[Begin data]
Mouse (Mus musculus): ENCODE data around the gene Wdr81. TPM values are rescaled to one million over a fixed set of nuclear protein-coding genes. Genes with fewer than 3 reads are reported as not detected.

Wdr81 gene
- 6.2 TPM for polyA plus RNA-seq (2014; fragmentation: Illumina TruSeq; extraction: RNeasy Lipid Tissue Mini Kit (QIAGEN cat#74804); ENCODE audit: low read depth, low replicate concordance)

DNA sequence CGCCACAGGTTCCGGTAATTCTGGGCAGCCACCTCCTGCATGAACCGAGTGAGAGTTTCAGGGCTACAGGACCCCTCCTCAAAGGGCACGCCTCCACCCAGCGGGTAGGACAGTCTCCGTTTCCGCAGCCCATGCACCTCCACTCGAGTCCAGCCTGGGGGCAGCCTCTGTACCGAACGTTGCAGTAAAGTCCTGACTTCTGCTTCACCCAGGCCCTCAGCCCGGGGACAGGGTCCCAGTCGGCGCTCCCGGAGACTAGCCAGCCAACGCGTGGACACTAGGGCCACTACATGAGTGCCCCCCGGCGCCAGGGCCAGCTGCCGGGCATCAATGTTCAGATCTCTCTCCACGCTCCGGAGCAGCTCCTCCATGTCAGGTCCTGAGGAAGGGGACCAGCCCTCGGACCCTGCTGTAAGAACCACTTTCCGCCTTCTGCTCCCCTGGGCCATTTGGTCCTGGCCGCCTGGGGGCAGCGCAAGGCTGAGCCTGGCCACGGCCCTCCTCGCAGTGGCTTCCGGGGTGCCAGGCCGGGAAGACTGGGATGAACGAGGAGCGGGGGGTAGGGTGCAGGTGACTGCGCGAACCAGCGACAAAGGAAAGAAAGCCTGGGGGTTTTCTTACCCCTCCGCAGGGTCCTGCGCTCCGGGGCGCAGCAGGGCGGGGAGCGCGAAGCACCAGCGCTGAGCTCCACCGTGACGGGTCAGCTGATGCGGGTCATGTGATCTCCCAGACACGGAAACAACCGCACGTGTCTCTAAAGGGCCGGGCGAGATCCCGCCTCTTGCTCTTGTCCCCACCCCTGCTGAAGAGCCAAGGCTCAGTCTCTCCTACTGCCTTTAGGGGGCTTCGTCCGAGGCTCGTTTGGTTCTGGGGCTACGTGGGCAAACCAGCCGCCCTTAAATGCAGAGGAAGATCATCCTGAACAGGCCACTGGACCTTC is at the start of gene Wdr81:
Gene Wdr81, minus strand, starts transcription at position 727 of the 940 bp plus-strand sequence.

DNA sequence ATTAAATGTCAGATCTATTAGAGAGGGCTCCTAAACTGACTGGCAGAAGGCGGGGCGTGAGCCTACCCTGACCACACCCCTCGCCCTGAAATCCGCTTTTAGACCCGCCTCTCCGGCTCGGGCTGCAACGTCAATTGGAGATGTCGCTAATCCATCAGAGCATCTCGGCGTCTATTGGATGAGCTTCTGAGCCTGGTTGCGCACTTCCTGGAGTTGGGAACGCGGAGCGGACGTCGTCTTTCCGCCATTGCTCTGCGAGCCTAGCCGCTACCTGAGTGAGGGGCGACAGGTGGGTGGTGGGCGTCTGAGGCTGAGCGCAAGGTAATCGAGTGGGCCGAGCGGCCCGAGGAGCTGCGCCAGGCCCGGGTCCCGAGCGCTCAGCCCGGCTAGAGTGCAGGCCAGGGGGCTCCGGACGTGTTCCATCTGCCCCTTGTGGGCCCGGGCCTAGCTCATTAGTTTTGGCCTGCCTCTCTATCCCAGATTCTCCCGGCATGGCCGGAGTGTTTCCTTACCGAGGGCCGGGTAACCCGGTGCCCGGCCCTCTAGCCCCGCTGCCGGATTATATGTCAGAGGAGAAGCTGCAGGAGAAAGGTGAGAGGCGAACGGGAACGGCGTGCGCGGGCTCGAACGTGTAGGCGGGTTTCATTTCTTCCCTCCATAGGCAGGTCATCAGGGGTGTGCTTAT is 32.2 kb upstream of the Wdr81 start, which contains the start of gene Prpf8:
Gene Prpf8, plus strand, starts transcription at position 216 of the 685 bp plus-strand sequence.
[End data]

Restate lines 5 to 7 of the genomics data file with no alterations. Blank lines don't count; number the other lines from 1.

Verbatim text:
Gene Wdr81, minus strand, starts transcription at position 727 of the 940 bp plus-strand sequence.

DNA sequence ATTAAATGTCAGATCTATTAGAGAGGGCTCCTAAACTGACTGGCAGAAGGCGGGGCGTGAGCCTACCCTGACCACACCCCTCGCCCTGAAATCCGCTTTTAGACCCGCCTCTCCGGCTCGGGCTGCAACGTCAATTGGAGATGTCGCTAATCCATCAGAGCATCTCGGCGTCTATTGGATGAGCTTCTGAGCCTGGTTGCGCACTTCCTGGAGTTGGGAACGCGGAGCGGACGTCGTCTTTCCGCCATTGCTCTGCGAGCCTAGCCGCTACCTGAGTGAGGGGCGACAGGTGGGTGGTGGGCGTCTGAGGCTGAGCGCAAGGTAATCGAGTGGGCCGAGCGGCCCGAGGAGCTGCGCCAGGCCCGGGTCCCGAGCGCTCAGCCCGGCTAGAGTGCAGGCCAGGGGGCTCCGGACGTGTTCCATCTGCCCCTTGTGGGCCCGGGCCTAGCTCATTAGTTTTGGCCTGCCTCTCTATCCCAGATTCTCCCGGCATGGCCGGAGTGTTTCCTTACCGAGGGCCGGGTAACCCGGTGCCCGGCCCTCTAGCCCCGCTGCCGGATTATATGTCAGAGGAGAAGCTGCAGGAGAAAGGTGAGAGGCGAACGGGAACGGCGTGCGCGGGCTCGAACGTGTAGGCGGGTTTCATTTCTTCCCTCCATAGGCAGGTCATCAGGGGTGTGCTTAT is 32.2 kb upstream of the Wdr81 start, which contains the start of gene Prpf8:
Gene Prpf8, plus strand, starts transcription at position 216 of the 685 bp plus-strand sequence.